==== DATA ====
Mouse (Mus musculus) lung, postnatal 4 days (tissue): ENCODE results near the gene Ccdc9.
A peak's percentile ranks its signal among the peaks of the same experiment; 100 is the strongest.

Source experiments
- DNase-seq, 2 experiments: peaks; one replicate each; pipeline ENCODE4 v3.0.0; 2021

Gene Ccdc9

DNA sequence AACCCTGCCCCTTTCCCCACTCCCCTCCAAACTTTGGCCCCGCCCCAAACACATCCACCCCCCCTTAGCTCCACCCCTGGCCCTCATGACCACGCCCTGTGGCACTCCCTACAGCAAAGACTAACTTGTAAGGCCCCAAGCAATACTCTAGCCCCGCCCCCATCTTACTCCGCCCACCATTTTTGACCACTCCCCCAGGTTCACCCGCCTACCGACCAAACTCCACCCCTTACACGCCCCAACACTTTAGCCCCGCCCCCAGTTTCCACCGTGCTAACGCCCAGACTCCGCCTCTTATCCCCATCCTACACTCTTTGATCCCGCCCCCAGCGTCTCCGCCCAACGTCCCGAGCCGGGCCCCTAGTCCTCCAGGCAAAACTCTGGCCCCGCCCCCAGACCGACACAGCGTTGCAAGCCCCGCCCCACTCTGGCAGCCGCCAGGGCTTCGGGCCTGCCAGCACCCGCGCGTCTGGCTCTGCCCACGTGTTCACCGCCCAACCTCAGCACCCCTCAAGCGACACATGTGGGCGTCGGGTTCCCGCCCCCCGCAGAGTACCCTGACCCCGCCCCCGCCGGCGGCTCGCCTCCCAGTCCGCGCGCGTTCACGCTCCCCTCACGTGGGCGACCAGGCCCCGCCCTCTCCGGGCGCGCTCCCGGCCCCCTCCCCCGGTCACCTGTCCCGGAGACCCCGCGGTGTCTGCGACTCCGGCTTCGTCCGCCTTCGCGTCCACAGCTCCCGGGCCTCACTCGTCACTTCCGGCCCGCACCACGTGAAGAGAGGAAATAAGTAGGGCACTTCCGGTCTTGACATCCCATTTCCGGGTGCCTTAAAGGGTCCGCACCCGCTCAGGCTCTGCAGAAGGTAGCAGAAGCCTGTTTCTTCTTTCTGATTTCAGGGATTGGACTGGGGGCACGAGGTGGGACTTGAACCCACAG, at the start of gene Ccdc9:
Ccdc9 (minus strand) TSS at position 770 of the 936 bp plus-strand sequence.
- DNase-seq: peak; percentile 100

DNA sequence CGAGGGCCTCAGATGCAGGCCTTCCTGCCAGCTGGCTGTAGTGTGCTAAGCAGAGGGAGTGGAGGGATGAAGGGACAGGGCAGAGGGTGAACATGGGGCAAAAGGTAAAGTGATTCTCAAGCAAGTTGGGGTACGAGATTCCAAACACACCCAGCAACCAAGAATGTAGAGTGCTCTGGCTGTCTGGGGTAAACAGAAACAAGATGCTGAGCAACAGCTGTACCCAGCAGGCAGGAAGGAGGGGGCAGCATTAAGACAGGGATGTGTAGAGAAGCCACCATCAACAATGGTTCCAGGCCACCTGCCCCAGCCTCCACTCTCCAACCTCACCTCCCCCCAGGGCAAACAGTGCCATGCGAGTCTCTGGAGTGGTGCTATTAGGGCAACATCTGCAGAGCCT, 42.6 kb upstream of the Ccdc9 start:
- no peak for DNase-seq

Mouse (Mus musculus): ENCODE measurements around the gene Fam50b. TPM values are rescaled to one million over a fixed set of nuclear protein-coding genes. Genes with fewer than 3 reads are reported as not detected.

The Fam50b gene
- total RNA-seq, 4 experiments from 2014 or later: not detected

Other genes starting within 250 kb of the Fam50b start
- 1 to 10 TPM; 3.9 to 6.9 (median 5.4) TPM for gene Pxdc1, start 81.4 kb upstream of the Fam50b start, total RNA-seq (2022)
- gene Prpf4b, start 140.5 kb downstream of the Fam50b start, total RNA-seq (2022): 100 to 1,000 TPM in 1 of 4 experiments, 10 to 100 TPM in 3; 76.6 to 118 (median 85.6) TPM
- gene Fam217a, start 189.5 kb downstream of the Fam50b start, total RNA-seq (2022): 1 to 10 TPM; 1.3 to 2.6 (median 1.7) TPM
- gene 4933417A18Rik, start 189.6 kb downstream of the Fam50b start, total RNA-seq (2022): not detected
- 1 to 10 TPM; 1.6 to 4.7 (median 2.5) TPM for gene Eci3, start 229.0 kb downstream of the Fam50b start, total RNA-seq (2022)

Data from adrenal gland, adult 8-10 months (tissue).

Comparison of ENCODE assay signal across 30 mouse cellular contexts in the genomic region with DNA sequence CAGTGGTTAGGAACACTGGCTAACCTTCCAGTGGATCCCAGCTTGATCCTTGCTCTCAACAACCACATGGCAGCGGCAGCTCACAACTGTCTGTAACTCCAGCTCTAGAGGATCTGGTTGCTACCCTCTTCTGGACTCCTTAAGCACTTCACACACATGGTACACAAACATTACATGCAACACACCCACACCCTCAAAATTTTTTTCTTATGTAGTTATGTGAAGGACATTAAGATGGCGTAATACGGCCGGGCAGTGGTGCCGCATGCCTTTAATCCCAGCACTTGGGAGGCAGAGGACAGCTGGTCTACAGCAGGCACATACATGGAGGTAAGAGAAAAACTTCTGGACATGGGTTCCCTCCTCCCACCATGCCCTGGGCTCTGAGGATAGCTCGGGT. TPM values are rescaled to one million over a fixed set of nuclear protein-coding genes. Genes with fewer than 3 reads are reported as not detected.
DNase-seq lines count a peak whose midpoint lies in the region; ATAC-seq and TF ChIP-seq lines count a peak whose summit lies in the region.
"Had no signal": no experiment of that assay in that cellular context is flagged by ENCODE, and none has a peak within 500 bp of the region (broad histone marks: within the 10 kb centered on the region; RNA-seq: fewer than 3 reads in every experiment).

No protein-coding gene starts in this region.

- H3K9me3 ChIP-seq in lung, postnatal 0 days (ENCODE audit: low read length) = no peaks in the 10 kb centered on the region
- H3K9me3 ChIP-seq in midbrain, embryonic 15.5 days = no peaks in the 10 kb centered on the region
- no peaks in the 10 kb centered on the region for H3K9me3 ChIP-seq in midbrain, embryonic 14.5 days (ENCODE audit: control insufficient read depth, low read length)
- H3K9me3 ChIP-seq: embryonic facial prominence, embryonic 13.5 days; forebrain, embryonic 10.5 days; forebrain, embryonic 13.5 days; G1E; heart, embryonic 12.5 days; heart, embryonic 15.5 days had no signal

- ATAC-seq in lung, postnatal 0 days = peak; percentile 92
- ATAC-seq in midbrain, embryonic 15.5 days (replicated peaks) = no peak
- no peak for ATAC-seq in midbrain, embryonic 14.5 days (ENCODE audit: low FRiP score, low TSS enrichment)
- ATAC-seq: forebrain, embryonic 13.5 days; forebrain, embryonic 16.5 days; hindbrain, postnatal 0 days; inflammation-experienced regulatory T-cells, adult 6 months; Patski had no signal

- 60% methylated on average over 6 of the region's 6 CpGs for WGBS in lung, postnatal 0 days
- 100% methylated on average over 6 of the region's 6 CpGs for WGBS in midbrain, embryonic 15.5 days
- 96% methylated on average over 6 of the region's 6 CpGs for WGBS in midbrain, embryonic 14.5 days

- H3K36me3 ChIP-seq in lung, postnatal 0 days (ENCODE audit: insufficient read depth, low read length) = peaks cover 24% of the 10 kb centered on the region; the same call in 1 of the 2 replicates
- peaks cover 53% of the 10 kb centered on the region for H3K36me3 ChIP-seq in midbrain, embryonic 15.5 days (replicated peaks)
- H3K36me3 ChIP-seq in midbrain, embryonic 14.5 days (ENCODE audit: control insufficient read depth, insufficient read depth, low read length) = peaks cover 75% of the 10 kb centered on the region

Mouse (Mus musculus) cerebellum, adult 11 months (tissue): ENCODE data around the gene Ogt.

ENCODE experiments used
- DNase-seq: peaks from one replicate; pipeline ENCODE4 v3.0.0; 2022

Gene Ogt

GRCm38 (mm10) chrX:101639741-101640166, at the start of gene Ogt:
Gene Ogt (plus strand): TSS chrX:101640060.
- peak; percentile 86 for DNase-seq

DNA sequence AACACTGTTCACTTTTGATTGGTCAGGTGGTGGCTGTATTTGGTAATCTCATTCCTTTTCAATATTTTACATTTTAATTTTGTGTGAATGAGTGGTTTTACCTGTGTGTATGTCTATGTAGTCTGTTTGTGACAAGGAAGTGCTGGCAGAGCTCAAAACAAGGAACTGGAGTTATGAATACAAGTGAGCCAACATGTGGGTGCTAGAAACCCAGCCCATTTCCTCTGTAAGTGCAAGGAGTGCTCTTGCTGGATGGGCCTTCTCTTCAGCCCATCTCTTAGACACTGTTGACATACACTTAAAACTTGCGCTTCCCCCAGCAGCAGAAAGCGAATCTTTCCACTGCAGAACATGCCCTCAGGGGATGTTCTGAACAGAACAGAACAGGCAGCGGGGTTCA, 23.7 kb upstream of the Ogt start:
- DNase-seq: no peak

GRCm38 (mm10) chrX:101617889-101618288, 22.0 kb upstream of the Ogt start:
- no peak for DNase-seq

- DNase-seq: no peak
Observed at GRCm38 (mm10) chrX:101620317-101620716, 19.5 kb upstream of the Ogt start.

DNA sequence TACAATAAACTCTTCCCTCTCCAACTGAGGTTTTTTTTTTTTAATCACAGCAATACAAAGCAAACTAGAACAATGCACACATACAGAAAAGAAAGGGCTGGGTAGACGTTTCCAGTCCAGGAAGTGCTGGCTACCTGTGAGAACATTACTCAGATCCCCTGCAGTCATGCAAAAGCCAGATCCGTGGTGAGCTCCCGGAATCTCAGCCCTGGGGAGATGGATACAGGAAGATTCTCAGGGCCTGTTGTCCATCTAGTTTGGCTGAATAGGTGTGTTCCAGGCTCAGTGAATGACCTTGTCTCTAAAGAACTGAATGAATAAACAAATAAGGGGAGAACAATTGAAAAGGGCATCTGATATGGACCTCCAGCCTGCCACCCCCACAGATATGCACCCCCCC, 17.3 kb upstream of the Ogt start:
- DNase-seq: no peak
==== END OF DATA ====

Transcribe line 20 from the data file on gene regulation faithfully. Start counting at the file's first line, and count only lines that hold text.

Data from adrenal gland, adult 8-10 months (tissue).